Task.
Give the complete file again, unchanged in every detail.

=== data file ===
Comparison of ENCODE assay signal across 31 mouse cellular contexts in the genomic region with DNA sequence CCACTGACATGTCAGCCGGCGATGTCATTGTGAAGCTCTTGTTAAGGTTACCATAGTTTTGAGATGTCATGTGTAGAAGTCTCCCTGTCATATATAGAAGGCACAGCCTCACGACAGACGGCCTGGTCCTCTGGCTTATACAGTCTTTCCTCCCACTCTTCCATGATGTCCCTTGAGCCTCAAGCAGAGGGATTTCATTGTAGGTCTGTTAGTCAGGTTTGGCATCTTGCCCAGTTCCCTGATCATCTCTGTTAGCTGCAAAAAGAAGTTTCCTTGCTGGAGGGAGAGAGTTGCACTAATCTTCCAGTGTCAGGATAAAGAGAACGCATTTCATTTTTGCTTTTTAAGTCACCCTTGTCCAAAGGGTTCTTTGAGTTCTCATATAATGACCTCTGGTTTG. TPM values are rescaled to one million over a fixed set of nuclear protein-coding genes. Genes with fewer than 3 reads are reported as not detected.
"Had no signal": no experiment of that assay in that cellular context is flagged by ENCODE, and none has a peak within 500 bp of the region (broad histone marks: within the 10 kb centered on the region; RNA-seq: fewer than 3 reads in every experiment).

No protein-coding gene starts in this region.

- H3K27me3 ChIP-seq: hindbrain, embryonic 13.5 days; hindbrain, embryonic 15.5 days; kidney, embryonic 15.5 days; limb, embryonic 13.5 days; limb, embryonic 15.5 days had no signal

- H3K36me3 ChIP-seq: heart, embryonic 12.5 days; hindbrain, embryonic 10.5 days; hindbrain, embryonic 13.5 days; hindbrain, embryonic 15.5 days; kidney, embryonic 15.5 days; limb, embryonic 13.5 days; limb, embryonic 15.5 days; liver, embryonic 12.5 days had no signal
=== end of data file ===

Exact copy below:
Comparison of ENCODE assay signal across 31 mouse cellular contexts in the genomic region with DNA sequence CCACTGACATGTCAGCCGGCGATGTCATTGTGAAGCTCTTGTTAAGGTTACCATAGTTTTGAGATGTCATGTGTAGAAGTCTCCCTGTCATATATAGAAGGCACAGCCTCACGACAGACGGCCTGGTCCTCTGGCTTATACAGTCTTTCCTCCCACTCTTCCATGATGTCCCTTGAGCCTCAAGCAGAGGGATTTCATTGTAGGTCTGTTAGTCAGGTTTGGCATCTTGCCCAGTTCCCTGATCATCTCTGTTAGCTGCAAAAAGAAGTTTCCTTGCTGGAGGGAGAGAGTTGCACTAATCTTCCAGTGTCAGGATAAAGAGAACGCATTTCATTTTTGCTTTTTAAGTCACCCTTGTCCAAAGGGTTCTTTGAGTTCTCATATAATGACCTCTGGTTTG. TPM values are rescaled to one million over a fixed set of nuclear protein-coding genes. Genes with fewer than 3 reads are reported as not detected.
"Had no signal": no experiment of that assay in that cellular context is flagged by ENCODE, and none has a peak within 500 bp of the region (broad histone marks: within the 10 kb centered on the region; RNA-seq: fewer than 3 reads in every experiment).

No protein-coding gene starts in this region.

- H3K27me3 ChIP-seq: hindbrain, embryonic 13.5 days; hindbrain, embryonic 15.5 days; kidney, embryonic 15.5 days; limb, embryonic 13.5 days; limb, embryonic 15.5 days had no signal

- H3K36me3 ChIP-seq: heart, embryonic 12.5 days; hindbrain, embryonic 10.5 days; hindbrain, embryonic 13.5 days; hindbrain, embryonic 15.5 days; kidney, embryonic 15.5 days; limb, embryonic 13.5 days; limb, embryonic 15.5 days; liver, embryonic 12.5 days had no signal